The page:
<context:property-placeholder location="classpath:jdbc.properties"/>
          <!-- beans -->
          <bean id="ignite.cfg" class="org.apache.ignite.configuration.IgniteConfiguration">
              <property name="gridName" value="TestGrid"/>
              <!-- Enable client mode. -->
              <property name="clientMode" value="true"/>
              <property name="cacheConfiguration">
                      <!-- Partitioned cache example configuration (Atomic mode). -->
                      <bean class="org.apache.ignite.configuration.CacheConfiguration">
                          <!--<property name="atomicityMode" value="ATOMIC"/>-->
                          <!-- Set cache mode. -->
                          <property name="cacheMode" value="PARTITIONED"/>
                          <property name="backups" value="1"/>
                          <property name="statisticsEnabled" value="true" />
              <!-- Explicitly configure TCP discovery SPI to provide list of initial nodes. -->
              <property name="discoverySpi">
                  <bean class="org.apache.ignite.spi.discovery.tcp.TcpDiscoverySpi">
                      <property name="ipFinder">
                          <!-- Uncomment static IP finder to enable static-based discovery of initial nodes. -->
                          <!--<bean class="org.apache.ignite.spi.discovery.tcp.ipfinder.vm.TcpDiscoveryVmIpFinder">-->
                          <bean class="org.apache.ignite.spi.discovery.tcp.ipfinder.multicast.TcpDiscoveryMulticastIpFinder">
                              <property name="addresses">
                                      <!-- In distributed environment, replace with actual host IP address. -->
                                      <value>Add your node ip address</value>
                                      <value>add your node ip address</value>
          <bean id="sqlSessionFactory" class="org.mybatis.spring.SqlSessionFactoryBean">
              <property name="dataSource" ref="dataSource" />
              <property name="mapperLocations" value="classpath*:com/blu/ignite/dao/*Mapper.xml"/>
          <bean id="dataSource" class="oracle.jdbc.pool.OracleDataSource" destroy-method="close">
              <property name="URL" value="${jdbc.url}" />
              <property name="user" value="${jdbc.username}"/>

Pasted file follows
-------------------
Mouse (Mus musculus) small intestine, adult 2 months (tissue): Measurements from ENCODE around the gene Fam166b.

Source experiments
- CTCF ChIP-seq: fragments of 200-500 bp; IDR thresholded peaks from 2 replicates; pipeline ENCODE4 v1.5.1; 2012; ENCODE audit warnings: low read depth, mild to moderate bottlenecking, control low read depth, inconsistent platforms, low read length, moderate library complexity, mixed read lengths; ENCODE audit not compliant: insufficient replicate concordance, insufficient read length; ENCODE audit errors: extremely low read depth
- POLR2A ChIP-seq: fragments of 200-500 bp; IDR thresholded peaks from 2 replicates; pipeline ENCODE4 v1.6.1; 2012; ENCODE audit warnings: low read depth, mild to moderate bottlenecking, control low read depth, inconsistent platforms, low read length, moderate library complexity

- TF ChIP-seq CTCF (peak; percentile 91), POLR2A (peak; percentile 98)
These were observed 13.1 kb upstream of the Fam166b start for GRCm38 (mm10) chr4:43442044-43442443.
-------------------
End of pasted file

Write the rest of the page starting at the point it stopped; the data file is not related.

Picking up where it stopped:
<property name="password" value="${jdbc.password}"/>
              <property name="connectionCachingEnabled" value="true"/>

      Lets examine a few configuration properties:

      • property name=”clientMode” value=”true” – this property will force the current application to run as client.
      • property name=”cacheMode” value=”PARTITIONED” – cache mode will be partitioned, cache mode can be replicated also.
      • property name=”backups” value=”1″ – always there will be one redundant element of cache in another node.
      • property name=”statisticsEnabled” value=”true” – this property will activate the cache statistics.
    • now lets write some:
      public class SpringIgniteRun {
          public static void main(String[] args) throws Exception{
              System.out.println("Run Spring example!!");
              ApplicationContext ctx = new ClassPathXmlApplicationContext("spring-core.xml");
              IgniteConfiguration igniteConfiguration = (IgniteConfiguration) ctx.getBean("ignite.cfg");
              Ignite ignite = Ignition.start(igniteConfiguration);
              // get or create cache
              IgniteCache cache = ignite.getOrCreateCache("myCacheName");
              for(int i = 1; i < 1000; i++){
                  cache.put(i, Integer.toString(i));
              for(int i =1; i<1000;i++){
                  System.out.println("Cache get:"+ cache.get(i));
              Thread.sleep(20000); // sleep for 20 seconds
              // statistics
              System.out.println("Cache Hits:"+ cache.metrics(ignite.cluster()).getCacheHits());

      above code is self explained, we just create a cache named “myCacheName” and add 1000 String value of Integer. After inserting the value to cache, we also read the elements from cache and check the statistics. through ignitevisorcmd you can also monitor the data grid, follows you can find screen shot of the statistics of the grid

      Screen Shot 2016-02-18 at 16.24.20

MyBatis Cache configuration

Now lets add MyBatis ORM l2 cache and examine how it’s works.

<bean id="servicesBean" class="com.blu.ignite.WebServices">
        <property name="dao" ref="userServicesBean"/>
    <bean id="userServicesBean" class="com.blu.ignite.dao.UserServices">